Heyman hears things:
Carlos Beltran made nice when he got to Mets’ camp, saying that
he got over the club’s hardball tactics in the wake of Beltran’s
decision to have surgery after Mets doctor David Altcheck approved it but the Mets had yet to give written approval (Mets
ownership has threatened to dock is pay over this, depending on his
ability to play this year). However, a teammate said that Beltran is
not quite as over it as he suggests and said he believes that Beltran
is likely to go when his contract is up.
Beltran will turn 35 in April 2012, which will be the first season after his current deal expires. While I think Beltran will still be a quite useful player at that point, after six years, $119 million, a lot of unfair bad press and, if I had to guess, only one playoff appearance during that stretch, I’m guessing everyone involved would be happy to part ways once his deal is up.
This is happening, people.
Earlier we heard Joe Maddon being non-committal about Kyle Schwarber joining the Cubs for the World Series. Now it seems pretty clear that the Cubs are committal indeed: Jon Morosi reports that Schwarber is en route to Cleveland from Arizona on a private jet and that he’s expected to DH in Game 1 tomorrow night.
Schwarber hasn’t played in a game that counted since April 7. His potent bat is could be a windfall for a Cubs team that didn’t have a game-changing option at DH in the American League park.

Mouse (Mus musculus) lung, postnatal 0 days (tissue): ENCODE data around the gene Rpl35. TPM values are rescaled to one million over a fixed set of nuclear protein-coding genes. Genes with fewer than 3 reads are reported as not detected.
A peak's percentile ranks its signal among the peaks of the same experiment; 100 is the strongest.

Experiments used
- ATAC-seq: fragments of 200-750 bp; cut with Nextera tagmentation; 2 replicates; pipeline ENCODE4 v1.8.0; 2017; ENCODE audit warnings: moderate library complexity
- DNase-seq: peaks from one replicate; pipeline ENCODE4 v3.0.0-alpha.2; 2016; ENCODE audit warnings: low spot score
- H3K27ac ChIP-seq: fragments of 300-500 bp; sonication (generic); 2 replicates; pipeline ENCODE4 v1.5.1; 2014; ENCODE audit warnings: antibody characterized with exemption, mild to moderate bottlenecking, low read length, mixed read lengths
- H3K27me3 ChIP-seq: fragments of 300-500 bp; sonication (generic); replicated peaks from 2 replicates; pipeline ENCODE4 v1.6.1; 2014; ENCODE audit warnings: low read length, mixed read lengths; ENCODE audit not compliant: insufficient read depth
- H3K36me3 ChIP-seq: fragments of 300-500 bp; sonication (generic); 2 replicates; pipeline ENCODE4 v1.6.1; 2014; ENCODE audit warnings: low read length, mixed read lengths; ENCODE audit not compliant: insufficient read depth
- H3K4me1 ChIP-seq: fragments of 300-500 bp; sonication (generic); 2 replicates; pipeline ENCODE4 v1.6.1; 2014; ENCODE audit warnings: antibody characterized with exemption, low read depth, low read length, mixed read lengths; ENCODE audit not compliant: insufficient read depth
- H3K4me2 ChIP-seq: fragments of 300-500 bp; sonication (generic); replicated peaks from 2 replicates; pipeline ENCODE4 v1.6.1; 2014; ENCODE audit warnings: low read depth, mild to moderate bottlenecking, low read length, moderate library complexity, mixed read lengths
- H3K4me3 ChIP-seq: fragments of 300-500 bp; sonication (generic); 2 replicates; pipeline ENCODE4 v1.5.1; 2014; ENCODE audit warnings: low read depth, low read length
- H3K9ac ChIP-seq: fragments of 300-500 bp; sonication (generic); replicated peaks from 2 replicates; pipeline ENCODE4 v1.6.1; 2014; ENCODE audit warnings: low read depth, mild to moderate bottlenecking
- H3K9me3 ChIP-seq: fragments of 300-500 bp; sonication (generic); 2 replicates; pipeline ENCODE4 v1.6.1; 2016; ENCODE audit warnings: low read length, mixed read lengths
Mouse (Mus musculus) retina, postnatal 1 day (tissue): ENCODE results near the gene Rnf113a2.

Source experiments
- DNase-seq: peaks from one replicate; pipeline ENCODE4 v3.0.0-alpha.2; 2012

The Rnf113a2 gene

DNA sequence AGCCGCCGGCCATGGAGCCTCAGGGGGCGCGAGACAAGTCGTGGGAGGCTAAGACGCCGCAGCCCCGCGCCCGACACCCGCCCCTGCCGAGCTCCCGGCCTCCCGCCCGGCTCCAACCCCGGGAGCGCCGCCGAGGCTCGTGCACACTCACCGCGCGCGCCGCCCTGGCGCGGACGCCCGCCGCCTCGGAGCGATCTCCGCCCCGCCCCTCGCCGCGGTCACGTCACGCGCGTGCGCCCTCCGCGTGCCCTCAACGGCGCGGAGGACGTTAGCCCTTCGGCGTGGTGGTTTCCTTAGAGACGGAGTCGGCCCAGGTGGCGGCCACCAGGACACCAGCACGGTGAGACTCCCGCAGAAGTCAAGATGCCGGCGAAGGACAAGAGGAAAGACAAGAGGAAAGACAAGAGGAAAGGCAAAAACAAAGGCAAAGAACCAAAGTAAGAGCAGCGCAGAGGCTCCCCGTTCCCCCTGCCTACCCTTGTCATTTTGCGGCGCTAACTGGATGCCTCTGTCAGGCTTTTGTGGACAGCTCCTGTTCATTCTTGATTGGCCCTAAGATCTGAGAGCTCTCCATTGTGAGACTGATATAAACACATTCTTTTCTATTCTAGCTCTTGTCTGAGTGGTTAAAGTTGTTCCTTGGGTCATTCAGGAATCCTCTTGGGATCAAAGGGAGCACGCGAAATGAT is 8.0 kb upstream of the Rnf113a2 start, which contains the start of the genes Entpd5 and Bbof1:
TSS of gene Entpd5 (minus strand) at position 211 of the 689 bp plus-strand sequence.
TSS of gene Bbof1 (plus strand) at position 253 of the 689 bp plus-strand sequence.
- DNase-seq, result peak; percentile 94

Schwarber lost the whole season due to a knee injury, but he hit .246/.355/.487 with 16 homers and 43 RBI in 69 games as a rookie in 2015. His big coming out party was in the playoffs, however, when he hit three homers in five postseason games while going 7-for-13 with two walks in five games.
Paul Hoynes of the Cleveland Plain Dealer reports that Indians First Baseman/DH Carlos Santana shagged some flyballs in left field during the Indians’ workout today.
Sure, why not? Santana has played one game in the outfield in his major league career and that was over four years ago, but the Indians will have to play in Chicago without the DH, meaning either losing Santana’s bat or that of Mike Napoli.
It would be up to Terry Francona to decide if that happens, but ultimately I don’t think he’ll make it real and, rather, will just forget about it, because Santana’s defense out there would in no way be smooth.
I’m sorry. I’m sick today and I’m on a lot of cold medicine.